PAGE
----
In recent years, the law enforcement community has undergone a change in philosophy with regard to the use of force. For a time, it was acceptable to shoot first and ask questions later. For example, during some of the riots that occurred throughout the United States in the late 1960s, in lieu of tear gas, police officers employed shotguns loaded with birdshot to move and control crowds. The shotguns were discharged into the pavement between the police and the crowd, causing the BB-sized shot to skip off the ground and hit the rioters. Although no one was killed in these episodes, this practice today would still constitute the use of deadly force and would no longer be tolerated. That period was followed by a time when officers were afraid to use force, even when it may have been necessary, for fear of public anger if a mistake occurred. Since September 11, 2001, the public attitude toward law enforcement has grown appreciably better, and the acceptance of the use of deadly force by law enforcement has softened.
Due to the high probability of bodily injury or death from the use of a firearm, a strong emphasis is placed on safety in firearms training. Law enforcement officials must demonstrate proficiency in hitting the target, but more importantly, must exercise acceptable safety practices both on the range and on duty.
There are a host of factors that have contributed to this change in outlook. Among the most important was the level of training that law enforcement agents now undergo before being permitted to carry a firearm. At one time, a police officer simply raised her right hand, swore an oath, and strapped on a gun. Today, officers need to demonstrate their understanding of the circumstances in which use of deadly force is permissible, as well as their proficiency with a firearm, before they are allowed to engage in law enforcement duties. Even though the primary weapon used by agents is a handgun, most law enforcement officers are trained in the use of a rifle and shotgun as well.
Although a firearm is a tool that can be a lifesaver for the agent, it is a weapon, and indiscriminate use of a firearm is not tolerated. Range safety is rigid, as are rules of engagement in law enforcement. Some basic range rules include:
Listen to and follow all of the instructions of the range officer.
Weapons should always have the muzzles pointed down range.
Keep your finger off of the trigger until you're ready to fire.
Be certain of what is behind your target.
Wear eye and ear protection.
If anything occurs that seems unsafe, immediately notify the range officer so he/she can stop the problem.
If the appropriate caution is exercised, and the officer who uses a firearm in the line of duty has observed the basic rules of engagement, society will probably accept the agent's behavior as reasonable. If a line-of-duty shooting occurs and it is subsequently proven that the shooting was done capriciously, the officer can expect the same fate as any other felon.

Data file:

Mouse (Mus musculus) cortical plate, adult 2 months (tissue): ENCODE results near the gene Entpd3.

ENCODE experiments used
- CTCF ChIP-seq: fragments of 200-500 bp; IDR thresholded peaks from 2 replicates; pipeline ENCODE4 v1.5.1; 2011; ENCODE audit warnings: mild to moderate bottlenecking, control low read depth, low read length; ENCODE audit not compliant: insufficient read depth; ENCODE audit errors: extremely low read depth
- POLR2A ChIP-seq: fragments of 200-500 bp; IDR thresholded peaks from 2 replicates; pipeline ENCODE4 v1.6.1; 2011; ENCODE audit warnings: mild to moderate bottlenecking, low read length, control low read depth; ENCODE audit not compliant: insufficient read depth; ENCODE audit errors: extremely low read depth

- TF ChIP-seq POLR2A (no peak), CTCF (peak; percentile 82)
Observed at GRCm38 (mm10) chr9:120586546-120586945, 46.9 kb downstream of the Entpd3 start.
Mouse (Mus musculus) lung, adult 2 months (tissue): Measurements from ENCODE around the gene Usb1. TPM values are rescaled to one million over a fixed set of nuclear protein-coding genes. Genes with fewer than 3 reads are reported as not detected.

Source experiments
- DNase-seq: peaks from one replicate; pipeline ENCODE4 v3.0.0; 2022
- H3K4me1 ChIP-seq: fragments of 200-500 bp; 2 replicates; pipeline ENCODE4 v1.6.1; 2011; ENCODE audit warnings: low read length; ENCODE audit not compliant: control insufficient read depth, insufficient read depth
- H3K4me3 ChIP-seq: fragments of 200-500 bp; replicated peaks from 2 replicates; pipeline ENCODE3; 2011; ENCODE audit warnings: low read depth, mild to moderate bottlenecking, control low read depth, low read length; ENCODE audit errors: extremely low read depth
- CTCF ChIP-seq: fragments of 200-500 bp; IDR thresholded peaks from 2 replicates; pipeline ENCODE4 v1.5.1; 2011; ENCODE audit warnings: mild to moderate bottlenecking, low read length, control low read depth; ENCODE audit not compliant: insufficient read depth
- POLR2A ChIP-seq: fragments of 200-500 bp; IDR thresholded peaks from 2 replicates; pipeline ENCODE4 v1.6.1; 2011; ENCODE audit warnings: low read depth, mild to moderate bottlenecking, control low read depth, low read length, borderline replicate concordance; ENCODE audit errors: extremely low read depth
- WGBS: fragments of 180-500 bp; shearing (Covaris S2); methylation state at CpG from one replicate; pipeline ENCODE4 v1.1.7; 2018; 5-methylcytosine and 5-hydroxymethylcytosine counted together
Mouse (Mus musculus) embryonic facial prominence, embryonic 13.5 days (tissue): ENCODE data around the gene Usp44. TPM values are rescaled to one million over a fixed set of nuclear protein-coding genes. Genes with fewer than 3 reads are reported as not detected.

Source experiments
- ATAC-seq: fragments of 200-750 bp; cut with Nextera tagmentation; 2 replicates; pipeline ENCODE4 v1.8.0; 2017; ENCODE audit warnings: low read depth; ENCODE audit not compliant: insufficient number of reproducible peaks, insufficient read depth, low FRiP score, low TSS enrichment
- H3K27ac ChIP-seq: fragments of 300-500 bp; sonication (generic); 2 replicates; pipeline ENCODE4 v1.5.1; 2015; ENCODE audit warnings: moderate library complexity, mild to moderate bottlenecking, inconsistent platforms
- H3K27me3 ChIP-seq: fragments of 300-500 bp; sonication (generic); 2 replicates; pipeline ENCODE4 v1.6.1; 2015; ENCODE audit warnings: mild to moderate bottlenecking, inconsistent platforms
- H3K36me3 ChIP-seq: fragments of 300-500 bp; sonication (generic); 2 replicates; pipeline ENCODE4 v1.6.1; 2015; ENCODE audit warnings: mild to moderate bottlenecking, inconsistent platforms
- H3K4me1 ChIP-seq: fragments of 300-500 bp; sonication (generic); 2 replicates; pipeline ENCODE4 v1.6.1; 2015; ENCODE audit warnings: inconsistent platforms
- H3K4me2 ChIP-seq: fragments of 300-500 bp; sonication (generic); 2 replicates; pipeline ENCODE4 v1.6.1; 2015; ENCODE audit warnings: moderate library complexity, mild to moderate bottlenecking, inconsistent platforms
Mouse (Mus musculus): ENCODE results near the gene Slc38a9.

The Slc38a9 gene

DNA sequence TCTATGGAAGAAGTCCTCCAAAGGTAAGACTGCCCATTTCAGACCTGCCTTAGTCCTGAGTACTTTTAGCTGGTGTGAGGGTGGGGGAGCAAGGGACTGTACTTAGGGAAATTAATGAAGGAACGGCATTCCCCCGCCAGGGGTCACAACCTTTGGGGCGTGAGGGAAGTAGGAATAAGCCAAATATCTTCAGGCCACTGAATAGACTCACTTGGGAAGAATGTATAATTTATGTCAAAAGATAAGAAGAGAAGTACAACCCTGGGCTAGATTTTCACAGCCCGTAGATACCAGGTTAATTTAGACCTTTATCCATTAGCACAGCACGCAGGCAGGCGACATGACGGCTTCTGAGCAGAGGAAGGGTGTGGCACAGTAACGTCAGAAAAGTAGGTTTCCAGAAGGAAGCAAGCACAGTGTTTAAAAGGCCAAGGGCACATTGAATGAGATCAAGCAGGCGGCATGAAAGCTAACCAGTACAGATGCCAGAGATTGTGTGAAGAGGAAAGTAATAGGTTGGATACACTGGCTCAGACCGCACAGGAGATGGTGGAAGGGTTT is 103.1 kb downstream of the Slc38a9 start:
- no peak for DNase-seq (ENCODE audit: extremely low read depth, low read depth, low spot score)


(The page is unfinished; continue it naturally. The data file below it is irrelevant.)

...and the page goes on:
Part of the reason for the change in public opinion regarding the use of deadly force is the array of nonlethal equipment available to the law enforcement community today. Taser
Law enforcement agents can expect to train with their firearms regularly throughout their careers. With some agencies, this means agents must qualify semiannually; others require qualification every ninety days. Most agencies will accept nothing less than a 70 percent shooting score on a standard PPC (police pistol course). With most academies, at least a week of training is focused exclusively on the use of firearms.
An archaic unwritten standard in law enforcement regarding the use of force has been to overcome any resistance with the next level of force. For example, if the suspect resists, officers use their fists. If the suspect uses his fists, the officer responds with a stick. If the suspect uses anything other than fists, the officer uses a firearm. With many nonlethal options available today, this standard is no longer acceptable.
The PPC can vary depending on the type of agency and the type of weapon authorized for use. There is a significant difference in the capacity of various pistol magazines and clips. Couple these differences with the limited number of rounds that the average revolver can carry (six being the customary maximum), and it is difficult to provide a single firearms course that will cover all types of firearms evenly.
Given a fifty-round course of fire, law enforcement officers should be able to put at least thirty-five of those rounds on the target. Officers and agents train with human silhouette targets—this helps them judge distance and size, and is a sobering reminder of what they are training for. Conventional silhouette targets have scoring areas that are used in determining acceptable hits; usually these include the thorax, chest, and head areas.
Police shooting isn't limited to standing on a firing line and pointing a pistol down-range. Officers are trained to shoot with both their strong and weak hand, to use cover on both their right and left sides, and to aim center-of-mass on the target. Law enforcement agents are not trained to wound, they are trained only to shoot to kill. Using a firearm at any time constitutes the use of deadly force, therefore officers must always be justified in using such force.
On-duty weapons are routinely dictated by the agency. Agents in many cases can carry other weapons off duty, but they must qualify with each weapon before it can be carried off duty or on duty.